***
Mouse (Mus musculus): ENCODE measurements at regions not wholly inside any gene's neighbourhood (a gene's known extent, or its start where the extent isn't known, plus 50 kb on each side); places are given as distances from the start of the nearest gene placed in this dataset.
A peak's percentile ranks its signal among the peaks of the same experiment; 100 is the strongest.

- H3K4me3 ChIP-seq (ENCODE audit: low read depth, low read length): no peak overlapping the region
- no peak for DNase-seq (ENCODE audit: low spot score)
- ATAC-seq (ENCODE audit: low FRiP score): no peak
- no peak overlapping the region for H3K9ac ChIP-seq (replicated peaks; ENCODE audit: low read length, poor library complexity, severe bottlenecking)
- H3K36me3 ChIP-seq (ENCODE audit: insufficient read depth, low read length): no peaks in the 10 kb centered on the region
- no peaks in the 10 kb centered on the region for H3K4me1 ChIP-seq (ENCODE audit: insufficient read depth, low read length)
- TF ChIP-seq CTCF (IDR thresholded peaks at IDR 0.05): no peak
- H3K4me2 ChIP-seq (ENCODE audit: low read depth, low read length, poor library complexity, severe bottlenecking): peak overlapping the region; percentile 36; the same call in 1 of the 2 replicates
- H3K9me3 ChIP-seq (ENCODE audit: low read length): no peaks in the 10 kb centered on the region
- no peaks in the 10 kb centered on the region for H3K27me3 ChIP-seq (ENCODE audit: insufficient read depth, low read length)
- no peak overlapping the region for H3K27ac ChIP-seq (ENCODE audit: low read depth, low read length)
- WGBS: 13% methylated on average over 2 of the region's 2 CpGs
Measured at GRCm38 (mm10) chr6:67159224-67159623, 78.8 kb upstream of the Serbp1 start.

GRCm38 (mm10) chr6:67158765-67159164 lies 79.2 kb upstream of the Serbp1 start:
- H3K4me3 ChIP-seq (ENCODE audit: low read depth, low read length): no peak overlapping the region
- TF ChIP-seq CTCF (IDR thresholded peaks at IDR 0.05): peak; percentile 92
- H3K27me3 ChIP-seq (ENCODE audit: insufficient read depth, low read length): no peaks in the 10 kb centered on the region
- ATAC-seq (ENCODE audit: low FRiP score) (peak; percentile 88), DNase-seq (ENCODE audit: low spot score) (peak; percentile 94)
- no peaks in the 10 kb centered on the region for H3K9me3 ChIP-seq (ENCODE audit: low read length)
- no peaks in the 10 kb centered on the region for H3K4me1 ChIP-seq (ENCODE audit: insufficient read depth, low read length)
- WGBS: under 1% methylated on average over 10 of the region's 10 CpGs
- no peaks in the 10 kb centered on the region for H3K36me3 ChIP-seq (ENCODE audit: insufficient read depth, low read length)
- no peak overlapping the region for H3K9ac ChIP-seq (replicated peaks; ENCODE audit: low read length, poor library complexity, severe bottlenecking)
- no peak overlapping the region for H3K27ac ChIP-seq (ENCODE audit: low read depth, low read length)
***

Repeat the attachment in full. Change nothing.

Mouse (Mus musculus): ENCODE measurements at regions not wholly inside any gene's neighbourhood (a gene's known extent, or its start where the extent isn't known, plus 50 kb on each side); places are given as distances from the start of the nearest gene placed in this dataset.
A peak's percentile ranks its signal among the peaks of the same experiment; 100 is the strongest.

- H3K4me3 ChIP-seq (ENCODE audit: low read depth, low read length): no peak overlapping the region
- no peak for DNase-seq (ENCODE audit: low spot score)
- ATAC-seq (ENCODE audit: low FRiP score): no peak
- no peak overlapping the region for H3K9ac ChIP-seq (replicated peaks; ENCODE audit: low read length, poor library complexity, severe bottlenecking)
- H3K36me3 ChIP-seq (ENCODE audit: insufficient read depth, low read length): no peaks in the 10 kb centered on the region
- no peaks in the 10 kb centered on the region for H3K4me1 ChIP-seq (ENCODE audit: insufficient read depth, low read length)
- TF ChIP-seq CTCF (IDR thresholded peaks at IDR 0.05): no peak
- H3K4me2 ChIP-seq (ENCODE audit: low read depth, low read length, poor library complexity, severe bottlenecking): peak overlapping the region; percentile 36; the same call in 1 of the 2 replicates
- H3K9me3 ChIP-seq (ENCODE audit: low read length): no peaks in the 10 kb centered on the region
- no peaks in the 10 kb centered on the region for H3K27me3 ChIP-seq (ENCODE audit: insufficient read depth, low read length)
- no peak overlapping the region for H3K27ac ChIP-seq (ENCODE audit: low read depth, low read length)
- WGBS: 13% methylated on average over 2 of the region's 2 CpGs
Measured at GRCm38 (mm10) chr6:67159224-67159623, 78.8 kb upstream of the Serbp1 start.

GRCm38 (mm10) chr6:67158765-67159164 lies 79.2 kb upstream of the Serbp1 start:
- H3K4me3 ChIP-seq (ENCODE audit: low read depth, low read length): no peak overlapping the region
- TF ChIP-seq CTCF (IDR thresholded peaks at IDR 0.05): peak; percentile 92
- H3K27me3 ChIP-seq (ENCODE audit: insufficient read depth, low read length): no peaks in the 10 kb centered on the region
- ATAC-seq (ENCODE audit: low FRiP score) (peak; percentile 88), DNase-seq (ENCODE audit: low spot score) (peak; percentile 94)
- no peaks in the 10 kb centered on the region for H3K9me3 ChIP-seq (ENCODE audit: low read length)
- no peaks in the 10 kb centered on the region for H3K4me1 ChIP-seq (ENCODE audit: insufficient read depth, low read length)
- WGBS: under 1% methylated on average over 10 of the region's 10 CpGs
- no peaks in the 10 kb centered on the region for H3K36me3 ChIP-seq (ENCODE audit: insufficient read depth, low read length)
- no peak overlapping the region for H3K9ac ChIP-seq (replicated peaks; ENCODE audit: low read length, poor library complexity, severe bottlenecking)
- no peak overlapping the region for H3K27ac ChIP-seq (ENCODE audit: low read depth, low read length)